Prep: 5 minutes
Cook: 15 minutes
Additional Time: 15 minutes
Total: 35 minutes
Servings: 6
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Ingredients 

  • 1 cup (200 grams) brown basmati rice
  • 1 ¼ cups (300 ml) water
  • 1 tablespoon (15 grams) butter
  • ½ teaspoon fine sea salt

Instructions 

  • Place all ingredients into the Instant Pot and give them a stir.
  • Position the lid and seal the vent.
  • Cook on manual, high pressure, for 15 minutes.
  • Let the pressure release naturally for 10 minutes before performing a quick release.
  • Rice may be a bit wet as the steam evaporates. Let it sit for a few minutes if you like. Fluff and serve or use in recipes.

Notes

  1. You can use this method with other varieties of long-grain brown rice if that’s what you’ve got.
  2. Basmati brown rice is a whole grain. It still contains the parts of the grain that can spoil if kept at room temperature for too long. I like to store it in the fridge.
  3. The butter is optional, but it adds flavor and also prevents foaming in the Instant Pot. You can leave it out if you really want, or substitute oil or vegan butter to make it vegan.
  4. Stored in an airtight container in a nice cold fridge, basmati brown rice will keep for a week. Freeze it for longer-term storage.
  5. All brands of rice are a little different — some cook faster, some slower. Plus, people have different preferences. If the type you’re using turns out a little softer or firmer than you’d like, you can try it a little differently next time. I’d say these are the bounds of decency: If you like your rice extremely chewy, you could go all the way down to 1 cup of water per cup of rice. If you like it extremely soft, try cooking for 20 minutes and doing a full natural pressure release. You could potentially go up to 1 1/2 cups of water, too.
  6. To freeze, place cooked brown rice into a zip-top bag or other airtight storage container and freeze for up to a year. Defrost overnight in the fridge, reheat in the microwave or on the stovetop and serve or add to recipes. As with all frozen foods, the texture will soften a bit, but frozen grains hold up very well and shouldn’t give you any trouble.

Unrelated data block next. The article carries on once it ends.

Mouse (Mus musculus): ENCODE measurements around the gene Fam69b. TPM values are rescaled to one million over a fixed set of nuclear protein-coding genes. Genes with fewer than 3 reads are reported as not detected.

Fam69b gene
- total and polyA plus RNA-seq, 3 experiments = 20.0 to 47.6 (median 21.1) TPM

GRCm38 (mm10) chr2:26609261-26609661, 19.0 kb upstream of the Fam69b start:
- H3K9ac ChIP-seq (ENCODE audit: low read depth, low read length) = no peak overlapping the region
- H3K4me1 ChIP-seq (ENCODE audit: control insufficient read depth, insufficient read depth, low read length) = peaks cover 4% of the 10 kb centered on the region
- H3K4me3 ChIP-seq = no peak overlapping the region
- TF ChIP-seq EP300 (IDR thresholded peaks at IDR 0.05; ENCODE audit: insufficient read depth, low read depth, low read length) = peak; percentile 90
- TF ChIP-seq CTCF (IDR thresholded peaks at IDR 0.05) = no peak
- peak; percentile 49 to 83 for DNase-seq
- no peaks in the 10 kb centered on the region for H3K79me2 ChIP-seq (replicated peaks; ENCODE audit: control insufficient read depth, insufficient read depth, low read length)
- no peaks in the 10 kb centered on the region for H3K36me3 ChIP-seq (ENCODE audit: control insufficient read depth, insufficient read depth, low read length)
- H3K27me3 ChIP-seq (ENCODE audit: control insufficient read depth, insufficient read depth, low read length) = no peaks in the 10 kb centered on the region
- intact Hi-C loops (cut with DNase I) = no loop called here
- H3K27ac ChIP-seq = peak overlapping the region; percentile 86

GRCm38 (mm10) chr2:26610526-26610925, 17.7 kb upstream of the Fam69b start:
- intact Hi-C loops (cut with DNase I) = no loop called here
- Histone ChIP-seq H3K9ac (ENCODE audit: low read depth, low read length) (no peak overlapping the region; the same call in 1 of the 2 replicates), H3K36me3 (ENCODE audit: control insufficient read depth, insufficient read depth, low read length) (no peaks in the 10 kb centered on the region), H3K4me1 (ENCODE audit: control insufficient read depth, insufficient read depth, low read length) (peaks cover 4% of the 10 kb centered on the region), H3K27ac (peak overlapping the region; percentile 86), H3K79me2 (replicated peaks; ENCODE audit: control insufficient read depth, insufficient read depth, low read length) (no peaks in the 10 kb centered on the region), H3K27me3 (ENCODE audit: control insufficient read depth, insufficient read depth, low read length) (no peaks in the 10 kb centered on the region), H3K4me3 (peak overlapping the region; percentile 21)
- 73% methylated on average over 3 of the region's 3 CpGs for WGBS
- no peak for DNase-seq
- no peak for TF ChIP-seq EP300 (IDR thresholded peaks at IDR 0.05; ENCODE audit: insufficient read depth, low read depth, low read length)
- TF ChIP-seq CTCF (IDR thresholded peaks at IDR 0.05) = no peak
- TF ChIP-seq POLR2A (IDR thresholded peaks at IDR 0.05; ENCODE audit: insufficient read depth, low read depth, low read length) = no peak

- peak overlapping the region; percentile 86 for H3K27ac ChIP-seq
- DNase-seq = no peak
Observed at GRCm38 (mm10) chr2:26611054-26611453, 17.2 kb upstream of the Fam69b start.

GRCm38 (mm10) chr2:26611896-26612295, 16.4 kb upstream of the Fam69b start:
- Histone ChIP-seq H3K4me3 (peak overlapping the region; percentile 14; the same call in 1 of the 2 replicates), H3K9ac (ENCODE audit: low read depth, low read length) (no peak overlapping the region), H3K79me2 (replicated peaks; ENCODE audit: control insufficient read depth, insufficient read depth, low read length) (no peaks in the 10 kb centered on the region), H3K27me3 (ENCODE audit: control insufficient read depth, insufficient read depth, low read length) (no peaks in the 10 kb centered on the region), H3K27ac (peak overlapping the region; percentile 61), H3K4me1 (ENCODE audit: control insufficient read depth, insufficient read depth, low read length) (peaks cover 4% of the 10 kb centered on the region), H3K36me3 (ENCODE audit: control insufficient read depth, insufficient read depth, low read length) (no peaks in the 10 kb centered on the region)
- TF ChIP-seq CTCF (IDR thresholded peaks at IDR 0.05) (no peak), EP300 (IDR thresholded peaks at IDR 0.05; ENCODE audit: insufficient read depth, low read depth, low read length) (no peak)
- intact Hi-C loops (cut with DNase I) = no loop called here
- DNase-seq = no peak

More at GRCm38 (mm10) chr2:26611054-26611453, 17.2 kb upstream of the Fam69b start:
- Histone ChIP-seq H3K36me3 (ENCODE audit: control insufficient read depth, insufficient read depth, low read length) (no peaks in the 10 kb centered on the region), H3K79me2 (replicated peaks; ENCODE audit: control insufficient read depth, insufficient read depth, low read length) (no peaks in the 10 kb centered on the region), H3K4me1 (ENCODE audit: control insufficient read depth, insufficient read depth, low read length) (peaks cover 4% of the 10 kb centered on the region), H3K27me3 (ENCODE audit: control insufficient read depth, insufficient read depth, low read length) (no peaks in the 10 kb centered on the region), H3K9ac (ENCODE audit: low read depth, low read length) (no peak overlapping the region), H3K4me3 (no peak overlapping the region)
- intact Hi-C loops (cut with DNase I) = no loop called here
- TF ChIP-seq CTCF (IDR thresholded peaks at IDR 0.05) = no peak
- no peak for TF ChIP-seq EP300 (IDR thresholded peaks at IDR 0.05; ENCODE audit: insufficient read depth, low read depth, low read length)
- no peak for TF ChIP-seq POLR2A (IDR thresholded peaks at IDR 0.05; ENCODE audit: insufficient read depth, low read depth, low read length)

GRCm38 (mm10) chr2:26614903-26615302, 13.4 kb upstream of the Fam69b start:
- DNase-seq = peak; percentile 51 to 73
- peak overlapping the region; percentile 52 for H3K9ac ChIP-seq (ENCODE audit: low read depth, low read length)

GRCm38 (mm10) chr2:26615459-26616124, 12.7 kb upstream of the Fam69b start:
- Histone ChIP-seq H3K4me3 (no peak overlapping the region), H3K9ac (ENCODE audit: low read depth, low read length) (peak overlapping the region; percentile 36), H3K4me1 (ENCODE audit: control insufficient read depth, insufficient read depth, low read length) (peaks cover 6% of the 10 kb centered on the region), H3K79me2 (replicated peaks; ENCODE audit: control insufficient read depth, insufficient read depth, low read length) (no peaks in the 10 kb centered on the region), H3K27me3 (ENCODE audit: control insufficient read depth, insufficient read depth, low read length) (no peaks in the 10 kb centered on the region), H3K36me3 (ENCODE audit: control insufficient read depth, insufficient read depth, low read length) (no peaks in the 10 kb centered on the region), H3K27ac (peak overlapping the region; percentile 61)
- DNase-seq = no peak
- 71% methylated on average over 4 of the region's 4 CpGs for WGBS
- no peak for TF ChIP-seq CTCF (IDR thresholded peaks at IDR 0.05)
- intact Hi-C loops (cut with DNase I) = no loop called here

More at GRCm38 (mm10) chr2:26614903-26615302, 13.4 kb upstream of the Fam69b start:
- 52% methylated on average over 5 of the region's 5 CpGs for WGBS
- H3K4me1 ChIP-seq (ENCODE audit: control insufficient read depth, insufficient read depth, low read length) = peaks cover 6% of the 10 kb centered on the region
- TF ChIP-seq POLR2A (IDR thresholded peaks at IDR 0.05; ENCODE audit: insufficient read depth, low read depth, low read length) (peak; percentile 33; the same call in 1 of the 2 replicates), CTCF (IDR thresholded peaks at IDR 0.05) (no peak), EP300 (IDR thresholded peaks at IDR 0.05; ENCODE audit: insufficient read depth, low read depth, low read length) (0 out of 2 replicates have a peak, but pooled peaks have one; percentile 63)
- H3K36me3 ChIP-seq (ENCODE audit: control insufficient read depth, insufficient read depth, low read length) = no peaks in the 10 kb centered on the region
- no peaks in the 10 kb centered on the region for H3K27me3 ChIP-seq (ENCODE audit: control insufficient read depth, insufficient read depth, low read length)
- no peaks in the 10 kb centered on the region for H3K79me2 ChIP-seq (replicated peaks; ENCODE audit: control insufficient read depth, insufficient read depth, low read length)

Nutrition

Serving: 1, Calories: 66kcal, Carbohydrates: 9g, Protein: 2g, Fat: 2g, Saturated Fat: 1g, Polyunsaturated Fat: 1g, Cholesterol: 6mg, Sodium: 250mg, Sugar: 1g

Nutrition information is automatically calculated, so should only be used as an approximation.

Additional Info

Course: Grains
Cuisine: American
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About Carolyn Gratzer Cope

Hi there, I'm Carolyn Gratzer Cope, founder and publisher of Umami Girl. Join me in savoring life, one recipe at a time. I'm a professional recipe developer with training from the French Culinary Institute (now ICE) and a lifetime of studying, appreciating, and sharing food.

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3 Comments

  1. Thanks for the detailed recipe. If you take into account the 10-20 minutes it takes for the instant pot to pressurize, the total cooking time is the same as preparing the brown rice on the stove, maybe even more. What’s the advantage of using the instant pot?

    1. Hi, Alain! More and more, I find myself choosing the Instant Pot for grains — even ones like rice without extensive cooking times — because of the consistent results. Since it’s a sealed environment, there’s no possibility of too much or too little liquid boiling off like there is on the stovetop. I also like that you can set it and forget it rather than having to keep an eye on things. In those ways it’s more similar to using a rice cooker than the stovetop. Of course, stovetop is great too!